HCV treatment guidelines must be applicable to any group of HCV-infected patients. Thus, it is mandatory to be in a capacity to explore the in vitro effectiveness of the different HCV DAAs available in clinical practice against all known HCV genotypes and subtypes, and to characterize the presence of RASs prior to therapy and their selection by treatment, as well as the level of drug resistance they confer in diverse genetic backgrounds. Most of the information available has been generated and published by the drug industry as part of their preclinical and clinical developments. These studies used different model systems, frequent genotypes/subtypes from the list above, and a non-exhaustive panel of compounds for comparison. Fortunately, 2 key industry-independent, complementary studies have recently been published that fill many of our knowledge gaps about the intrinsic antiviral characteristics of NS5A inhibitors used in the everyday treatment of HCV infection: the first by Gottwein et al. in Gastroenterology in 2018,10the second by Nguyen et al. in the present issue of the Journal of Hepatology.11
 
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Efficacy of NS5A inhibitors against unusual and potentially difficult-to-treat HCV subtypes commonly found in sub Saharan Africa and South East Asia
 
May 26, 2020 - Dung Nguyen1, David Smith1, Alun Vaughan-Jackson2, Andrea Magri3, STOP-HCV Consortium, Eleanor Barnes1*, Peter Simmonds1*
 
http://www.natap.org/2020/HCV/061220_01.htm
 
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The study by Gottwein et al. measured the effectiveness of different concentrations of daclatasvir, ledipasvir, ombitasvir, elbasvir, ruzasvir (an NS5A inhibitor that was not approved), velpatasvir and pibrentasvir in cultured hepatoma cell lines infected with HCV recombinants expressing subtype-specific NS5A proteins, with or without engineered RASs.10 The in vitro antiviral effectiveness of the NS5A inhibitors was tested against HCV subtypes 1a, 1b, 2a, 2b, 3a, 4a, 5a, 6a and 7a. Their findings supported current recommendations to use dual combinations including either velpatasvir or pibrentasvir as first-line HCV treatment in areas where the subtypes tested in the study are dominant.10 Gottwein et al. also characterized the in vitro susceptibility to NS5A inhibitors of a large number of infectious HCV variants of the same 9 genotypes/subtypes carrying 1 of 2 engineered RASs in their NS5A sequence.10 RASs at NS5A positions 28 and 93 conferred high-level resistance to velpatasvir, whereas velpatasvir was more active than other NS5A inhibitors (except pibrentasvir) against RASs at positions 30 and 31. No resistance to pibrentasvir was conferred by RASs at positions 28, 30 and 31, whereas low-level resistance was conferred by RASs at position 93. The combination of a RAS at position 93 and a deletion at position 32 conferred high-level resistance to pibrentasvir. Together, these results indicated that pibrentasvir had the highest barrier to resistance of all NS5A inhibitors tested.10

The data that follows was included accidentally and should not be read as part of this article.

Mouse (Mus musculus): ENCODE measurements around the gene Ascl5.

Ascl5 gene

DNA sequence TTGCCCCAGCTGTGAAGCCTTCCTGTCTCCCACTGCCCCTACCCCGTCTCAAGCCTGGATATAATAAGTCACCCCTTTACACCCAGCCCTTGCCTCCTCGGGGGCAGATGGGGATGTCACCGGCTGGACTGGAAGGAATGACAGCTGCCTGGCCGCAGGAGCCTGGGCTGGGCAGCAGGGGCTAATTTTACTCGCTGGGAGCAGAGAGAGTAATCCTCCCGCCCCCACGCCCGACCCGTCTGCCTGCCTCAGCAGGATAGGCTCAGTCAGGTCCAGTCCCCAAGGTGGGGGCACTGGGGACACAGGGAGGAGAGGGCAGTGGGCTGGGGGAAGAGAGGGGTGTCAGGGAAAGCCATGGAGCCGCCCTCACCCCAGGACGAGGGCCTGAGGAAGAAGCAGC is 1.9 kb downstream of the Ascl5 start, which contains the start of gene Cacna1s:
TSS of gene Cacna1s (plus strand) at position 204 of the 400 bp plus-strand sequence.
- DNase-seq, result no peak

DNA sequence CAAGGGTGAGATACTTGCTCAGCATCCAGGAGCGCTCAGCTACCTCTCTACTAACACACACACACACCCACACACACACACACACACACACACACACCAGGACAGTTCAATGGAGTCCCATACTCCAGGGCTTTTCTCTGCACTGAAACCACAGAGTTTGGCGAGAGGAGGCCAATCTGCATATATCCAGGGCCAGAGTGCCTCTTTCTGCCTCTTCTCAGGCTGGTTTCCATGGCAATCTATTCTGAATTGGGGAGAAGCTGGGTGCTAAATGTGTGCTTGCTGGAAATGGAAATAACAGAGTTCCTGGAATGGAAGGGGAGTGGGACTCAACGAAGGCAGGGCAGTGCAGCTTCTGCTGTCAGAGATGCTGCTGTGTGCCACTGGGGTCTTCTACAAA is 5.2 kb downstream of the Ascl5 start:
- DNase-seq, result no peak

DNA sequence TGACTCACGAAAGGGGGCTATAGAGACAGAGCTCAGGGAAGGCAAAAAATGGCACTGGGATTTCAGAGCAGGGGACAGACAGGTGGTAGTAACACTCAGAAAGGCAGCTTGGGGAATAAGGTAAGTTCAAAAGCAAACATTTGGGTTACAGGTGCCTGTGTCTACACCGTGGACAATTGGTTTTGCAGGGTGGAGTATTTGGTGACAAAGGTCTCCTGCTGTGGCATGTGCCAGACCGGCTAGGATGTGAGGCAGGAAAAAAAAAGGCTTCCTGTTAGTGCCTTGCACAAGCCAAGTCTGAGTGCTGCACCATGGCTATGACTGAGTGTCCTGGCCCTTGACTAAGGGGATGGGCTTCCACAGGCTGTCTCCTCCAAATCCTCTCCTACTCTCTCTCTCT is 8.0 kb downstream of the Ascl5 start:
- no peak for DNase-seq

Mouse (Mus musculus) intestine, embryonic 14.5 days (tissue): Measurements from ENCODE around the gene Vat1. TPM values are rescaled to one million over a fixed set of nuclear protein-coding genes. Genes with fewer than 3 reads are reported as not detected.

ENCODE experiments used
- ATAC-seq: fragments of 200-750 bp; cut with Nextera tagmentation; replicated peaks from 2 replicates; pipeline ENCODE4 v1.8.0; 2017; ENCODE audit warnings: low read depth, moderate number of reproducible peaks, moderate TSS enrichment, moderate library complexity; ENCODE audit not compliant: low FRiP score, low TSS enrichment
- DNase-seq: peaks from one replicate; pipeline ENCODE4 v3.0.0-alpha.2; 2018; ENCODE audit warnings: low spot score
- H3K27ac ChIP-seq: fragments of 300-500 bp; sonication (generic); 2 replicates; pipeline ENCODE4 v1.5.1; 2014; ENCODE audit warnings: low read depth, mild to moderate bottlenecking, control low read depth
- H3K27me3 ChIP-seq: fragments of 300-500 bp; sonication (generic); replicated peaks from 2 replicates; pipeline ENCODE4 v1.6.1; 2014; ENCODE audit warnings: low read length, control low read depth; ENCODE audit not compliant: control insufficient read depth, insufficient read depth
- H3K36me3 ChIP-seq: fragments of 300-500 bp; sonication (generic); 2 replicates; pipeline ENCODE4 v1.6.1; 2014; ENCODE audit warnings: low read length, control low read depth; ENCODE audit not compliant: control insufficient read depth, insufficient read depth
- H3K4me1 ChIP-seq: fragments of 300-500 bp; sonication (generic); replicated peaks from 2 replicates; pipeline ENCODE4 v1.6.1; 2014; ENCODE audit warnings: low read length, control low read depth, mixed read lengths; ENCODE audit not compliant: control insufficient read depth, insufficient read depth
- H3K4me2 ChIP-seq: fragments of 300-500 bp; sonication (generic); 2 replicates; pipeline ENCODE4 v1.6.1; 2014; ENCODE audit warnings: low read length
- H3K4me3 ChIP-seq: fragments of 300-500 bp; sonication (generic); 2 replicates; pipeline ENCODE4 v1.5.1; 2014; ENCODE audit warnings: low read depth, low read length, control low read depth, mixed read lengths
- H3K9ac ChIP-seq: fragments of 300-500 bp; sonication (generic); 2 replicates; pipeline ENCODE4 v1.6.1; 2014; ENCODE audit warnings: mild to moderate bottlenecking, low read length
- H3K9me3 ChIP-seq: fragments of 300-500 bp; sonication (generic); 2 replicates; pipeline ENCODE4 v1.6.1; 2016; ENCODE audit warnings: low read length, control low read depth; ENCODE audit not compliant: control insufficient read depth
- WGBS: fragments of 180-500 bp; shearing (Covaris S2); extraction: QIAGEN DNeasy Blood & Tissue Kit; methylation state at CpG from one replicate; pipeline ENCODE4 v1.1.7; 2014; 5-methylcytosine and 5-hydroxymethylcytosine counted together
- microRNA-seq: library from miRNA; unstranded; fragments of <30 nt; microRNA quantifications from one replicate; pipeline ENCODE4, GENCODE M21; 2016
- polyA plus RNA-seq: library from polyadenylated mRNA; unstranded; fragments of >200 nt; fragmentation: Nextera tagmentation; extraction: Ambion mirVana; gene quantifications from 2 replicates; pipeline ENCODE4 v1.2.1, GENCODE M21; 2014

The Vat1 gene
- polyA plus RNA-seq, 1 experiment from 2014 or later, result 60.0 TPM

The results generated by Gottwein et al. were very helpful to better understand HCV treatment outcomes and draw clinical practice guidelines applicable to patients infected with genotypes/subtypes that are frequent in Western Europe, North America and parts of Asia. Nevertheless, this study provided no information on ‘difficult-to-cure’ HCV subtypes commonly found in sub-Saharan Africa and South-East Asia or in migrant populations from these regions known to be inherently resistant to NS5A inhibitors.8,9,1, 13, 14 Hopefully, this gap has now been filled by the excellent article by Nguyen et al. in the present issue of the Journal of Hepatology.11
 
In their study, Nguyen et al. used an SGR-JFH1 genotype 2a replicon backbone with cloned NS5A sequences from ‘unusual’ subtypes 1l, 3b, 3g, 4r, 6u and 6v in a hepatoma cell line to measure the antiviral effectiveness of daclatasvir, elbasvir, ledipasvir, velpatasvir and pibrentasvir.11 These subtypes were selected because their NS5A sequences are known to harbor amino acid residues reported as RASs in other subtypes.6 In addition, lower rates of cure have been reported with NS5A inhibitor-containing regimens in patients infected with subtypes 1l, 4r and 3b in clinical trials or retrospective cohort studies.8,9,12,14 The study suggests that subtypes 3b and 3g are inherently resistant to daclatasvir, ledipasvir, elbasvir and velpatasvir, whilst subtypes 1l, 4r, 6u and 6v are sensitive to elbasvir and velpatasvir, but resistant to daclatasvir and ledipasvir. Only pibrentasvir had high activity against all tested subtypes.11